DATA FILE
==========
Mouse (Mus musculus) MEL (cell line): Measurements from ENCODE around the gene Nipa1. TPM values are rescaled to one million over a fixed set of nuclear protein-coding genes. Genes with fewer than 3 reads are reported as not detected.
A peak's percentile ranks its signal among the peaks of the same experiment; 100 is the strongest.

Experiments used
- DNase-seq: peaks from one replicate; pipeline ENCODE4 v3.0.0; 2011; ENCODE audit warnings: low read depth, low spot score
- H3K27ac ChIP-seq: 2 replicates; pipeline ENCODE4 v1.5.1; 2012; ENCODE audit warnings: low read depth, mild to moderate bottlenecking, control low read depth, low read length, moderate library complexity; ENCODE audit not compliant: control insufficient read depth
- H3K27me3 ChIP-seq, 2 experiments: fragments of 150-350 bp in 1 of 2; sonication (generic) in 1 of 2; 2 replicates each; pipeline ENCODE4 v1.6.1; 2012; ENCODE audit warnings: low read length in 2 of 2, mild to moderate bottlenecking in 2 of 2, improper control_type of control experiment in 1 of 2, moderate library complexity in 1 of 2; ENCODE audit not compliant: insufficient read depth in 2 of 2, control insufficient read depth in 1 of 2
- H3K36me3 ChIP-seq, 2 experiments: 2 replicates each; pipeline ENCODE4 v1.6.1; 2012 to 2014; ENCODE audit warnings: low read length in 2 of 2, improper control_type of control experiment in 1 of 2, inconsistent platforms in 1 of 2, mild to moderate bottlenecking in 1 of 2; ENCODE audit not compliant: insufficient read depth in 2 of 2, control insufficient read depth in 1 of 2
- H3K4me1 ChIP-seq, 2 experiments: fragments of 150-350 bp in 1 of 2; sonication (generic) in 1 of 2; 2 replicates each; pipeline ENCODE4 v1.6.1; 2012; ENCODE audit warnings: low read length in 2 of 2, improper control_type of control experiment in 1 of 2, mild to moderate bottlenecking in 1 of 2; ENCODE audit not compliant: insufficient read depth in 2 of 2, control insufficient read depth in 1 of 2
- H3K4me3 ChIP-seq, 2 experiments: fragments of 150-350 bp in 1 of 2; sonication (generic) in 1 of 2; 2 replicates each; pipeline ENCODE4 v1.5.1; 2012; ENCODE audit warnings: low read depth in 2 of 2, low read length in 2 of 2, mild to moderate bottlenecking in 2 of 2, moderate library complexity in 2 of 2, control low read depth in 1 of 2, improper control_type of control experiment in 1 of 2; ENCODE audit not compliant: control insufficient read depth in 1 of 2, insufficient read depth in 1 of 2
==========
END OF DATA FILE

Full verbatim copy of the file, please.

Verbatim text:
Mouse (Mus musculus) MEL (cell line): Measurements from ENCODE around the gene Nipa1. TPM values are rescaled to one million over a fixed set of nuclear protein-coding genes. Genes with fewer than 3 reads are reported as not detected.
A peak's percentile ranks its signal among the peaks of the same experiment; 100 is the strongest.

Experiments used
- DNase-seq: peaks from one replicate; pipeline ENCODE4 v3.0.0; 2011; ENCODE audit warnings: low read depth, low spot score
- H3K27ac ChIP-seq: 2 replicates; pipeline ENCODE4 v1.5.1; 2012; ENCODE audit warnings: low read depth, mild to moderate bottlenecking, control low read depth, low read length, moderate library complexity; ENCODE audit not compliant: control insufficient read depth
- H3K27me3 ChIP-seq, 2 experiments: fragments of 150-350 bp in 1 of 2; sonication (generic) in 1 of 2; 2 replicates each; pipeline ENCODE4 v1.6.1; 2012; ENCODE audit warnings: low read length in 2 of 2, mild to moderate bottlenecking in 2 of 2, improper control_type of control experiment in 1 of 2, moderate library complexity in 1 of 2; ENCODE audit not compliant: insufficient read depth in 2 of 2, control insufficient read depth in 1 of 2
- H3K36me3 ChIP-seq, 2 experiments: 2 replicates each; pipeline ENCODE4 v1.6.1; 2012 to 2014; ENCODE audit warnings: low read length in 2 of 2, improper control_type of control experiment in 1 of 2, inconsistent platforms in 1 of 2, mild to moderate bottlenecking in 1 of 2; ENCODE audit not compliant: insufficient read depth in 2 of 2, control insufficient read depth in 1 of 2
- H3K4me1 ChIP-seq, 2 experiments: fragments of 150-350 bp in 1 of 2; sonication (generic) in 1 of 2; 2 replicates each; pipeline ENCODE4 v1.6.1; 2012; ENCODE audit warnings: low read length in 2 of 2, improper control_type of control experiment in 1 of 2, mild to moderate bottlenecking in 1 of 2; ENCODE audit not compliant: insufficient read depth in 2 of 2, control insufficient read depth in 1 of 2
- H3K4me3 ChIP-seq, 2 experiments: fragments of 150-350 bp in 1 of 2; sonication (generic) in 1 of 2; 2 replicates each; pipeline ENCODE4 v1.5.1; 2012; ENCODE audit warnings: low read depth in 2 of 2, low read length in 2 of 2, mild to moderate bottlenecking in 2 of 2, moderate library complexity in 2 of 2, control low read depth in 1 of 2, improper control_type of control experiment in 1 of 2; ENCODE audit not compliant: control insufficient read depth in 1 of 2, insufficient read depth in 1 of 2